Required Vote

 

Stockholders may cast their vote “for,” “against” or “abstain” from voting on this proposal. The advisory vote regarding the compensation of the named executive officers described in this proposal will be approved if the votes cast in favor of the proposal exceed the votes cast against the proposal, meaning the number of shares voted “for” this proposal must exceed the number of shares voted “against” it. Abstentions and broker non-votes are not considered votes cast and will therefore have no effect on the vote for this proposal.

 

Because this vote is advisory, it will not be binding upon the Company, the Board of Directors or the Compensation Committee. However, our Board of Directors, including our Compensation Committee, values the opinions of our stockholders and will take into account the outcome of the vote when and as it deems appropriate when making determinations regarding executive compensation.

 

Recommendation of the Board of Directors

 

THE BOARD OF DIRECTORS RECOMMENDS A VOTE FOR ADVISORY, NON-BINDING APPROVAL OF THE COMPENSATION OF THE COMPANY’S NAMED EXECUTIVE OFFICERS.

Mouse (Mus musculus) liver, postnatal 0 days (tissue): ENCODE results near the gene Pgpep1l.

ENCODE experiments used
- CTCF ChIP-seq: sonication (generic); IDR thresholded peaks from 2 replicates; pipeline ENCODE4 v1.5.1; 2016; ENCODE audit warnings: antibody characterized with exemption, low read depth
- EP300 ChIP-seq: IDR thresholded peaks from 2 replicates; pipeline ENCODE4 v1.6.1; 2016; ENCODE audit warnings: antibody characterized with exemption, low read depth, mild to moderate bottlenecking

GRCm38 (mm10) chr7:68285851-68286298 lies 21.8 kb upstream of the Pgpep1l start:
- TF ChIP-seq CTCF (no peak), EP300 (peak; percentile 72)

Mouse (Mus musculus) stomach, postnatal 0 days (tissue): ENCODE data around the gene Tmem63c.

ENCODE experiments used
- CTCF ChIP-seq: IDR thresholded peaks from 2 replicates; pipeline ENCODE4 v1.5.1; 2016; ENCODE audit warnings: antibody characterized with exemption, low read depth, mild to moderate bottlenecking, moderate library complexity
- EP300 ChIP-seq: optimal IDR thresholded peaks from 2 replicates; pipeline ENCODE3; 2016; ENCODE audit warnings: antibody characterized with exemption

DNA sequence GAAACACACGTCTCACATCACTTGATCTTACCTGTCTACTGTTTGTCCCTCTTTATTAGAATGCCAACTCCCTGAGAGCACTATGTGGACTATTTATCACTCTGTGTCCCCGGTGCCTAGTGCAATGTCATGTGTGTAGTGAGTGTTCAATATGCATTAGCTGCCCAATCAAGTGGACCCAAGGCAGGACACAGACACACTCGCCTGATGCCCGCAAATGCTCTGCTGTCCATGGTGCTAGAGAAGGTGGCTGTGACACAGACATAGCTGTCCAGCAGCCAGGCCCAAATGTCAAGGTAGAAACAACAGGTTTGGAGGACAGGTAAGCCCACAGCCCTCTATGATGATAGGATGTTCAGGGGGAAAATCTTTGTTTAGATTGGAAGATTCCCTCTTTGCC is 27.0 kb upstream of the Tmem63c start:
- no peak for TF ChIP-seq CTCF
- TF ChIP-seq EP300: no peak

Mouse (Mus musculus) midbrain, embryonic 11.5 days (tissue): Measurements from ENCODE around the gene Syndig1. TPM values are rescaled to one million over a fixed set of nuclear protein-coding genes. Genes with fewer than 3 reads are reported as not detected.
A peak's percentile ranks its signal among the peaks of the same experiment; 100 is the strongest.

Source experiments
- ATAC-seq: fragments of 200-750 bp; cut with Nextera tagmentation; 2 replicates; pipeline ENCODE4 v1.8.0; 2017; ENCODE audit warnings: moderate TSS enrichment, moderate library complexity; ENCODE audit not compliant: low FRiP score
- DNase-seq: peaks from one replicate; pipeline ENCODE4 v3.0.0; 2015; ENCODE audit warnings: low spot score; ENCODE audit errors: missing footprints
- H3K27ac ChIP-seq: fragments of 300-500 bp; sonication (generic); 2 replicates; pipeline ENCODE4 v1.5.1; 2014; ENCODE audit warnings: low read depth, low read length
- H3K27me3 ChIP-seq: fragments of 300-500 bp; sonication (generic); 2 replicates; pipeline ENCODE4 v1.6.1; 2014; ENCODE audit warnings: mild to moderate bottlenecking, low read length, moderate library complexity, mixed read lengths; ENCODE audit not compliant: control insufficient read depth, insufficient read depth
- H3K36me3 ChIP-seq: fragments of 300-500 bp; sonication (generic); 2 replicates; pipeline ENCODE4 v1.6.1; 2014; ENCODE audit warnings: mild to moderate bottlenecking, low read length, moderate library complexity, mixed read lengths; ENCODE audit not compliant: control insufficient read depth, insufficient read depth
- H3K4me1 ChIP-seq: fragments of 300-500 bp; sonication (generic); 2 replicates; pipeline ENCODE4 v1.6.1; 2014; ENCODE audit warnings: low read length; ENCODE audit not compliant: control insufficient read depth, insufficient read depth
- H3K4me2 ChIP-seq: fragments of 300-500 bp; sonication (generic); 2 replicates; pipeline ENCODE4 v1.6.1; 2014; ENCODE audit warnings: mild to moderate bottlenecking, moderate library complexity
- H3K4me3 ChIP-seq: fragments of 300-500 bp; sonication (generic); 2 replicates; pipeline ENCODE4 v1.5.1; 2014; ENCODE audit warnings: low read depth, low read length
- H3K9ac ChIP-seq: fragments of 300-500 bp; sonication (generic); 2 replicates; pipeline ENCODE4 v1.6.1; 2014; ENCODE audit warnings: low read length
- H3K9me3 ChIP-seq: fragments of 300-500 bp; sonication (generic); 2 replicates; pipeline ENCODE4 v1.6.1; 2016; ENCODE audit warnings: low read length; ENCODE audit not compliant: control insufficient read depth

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SECURITY OWNERSHIP OF CERTAIN BENEFICIAL OWNERS AND MANAGEMENT

 

Except as indicated otherwise, the following table sets forth certain information, as of the Record Date, regarding the beneficial ownership of our Common Stock by holders of greater than 5% of our Common Stock that have filed ownership reports with the SEC, each of our current directors, each of our named executive officers named in the Summary Compensation Table, and all of our current directors and executive officers as a group. Except as otherwise indicated, addresses are c/o Williams Industrial Services Group Inc., 100 Crescent Centre Parkway, Suite 1240, Tucker, Georgia 30084.

 

    Common Stock Beneficially Owned
Name of Beneficial Owner   Number of Shares (#)   Percentage of Class (%)(1)
Greater than 5% Holders:        
Wynnefield Affiliates(2)   6,351,906   24.5%
Wax Asset Management, LLC(3)   2,836,954   11.0%
Emancipation Management LLC(4)   2,448,498   9.5%
Minerva Advisors LLC(5)   2,092,422   8.1%
Catalysis Partners, LLC(6)   1,610,000   6.2%
         
Directors and Named Executive Officers: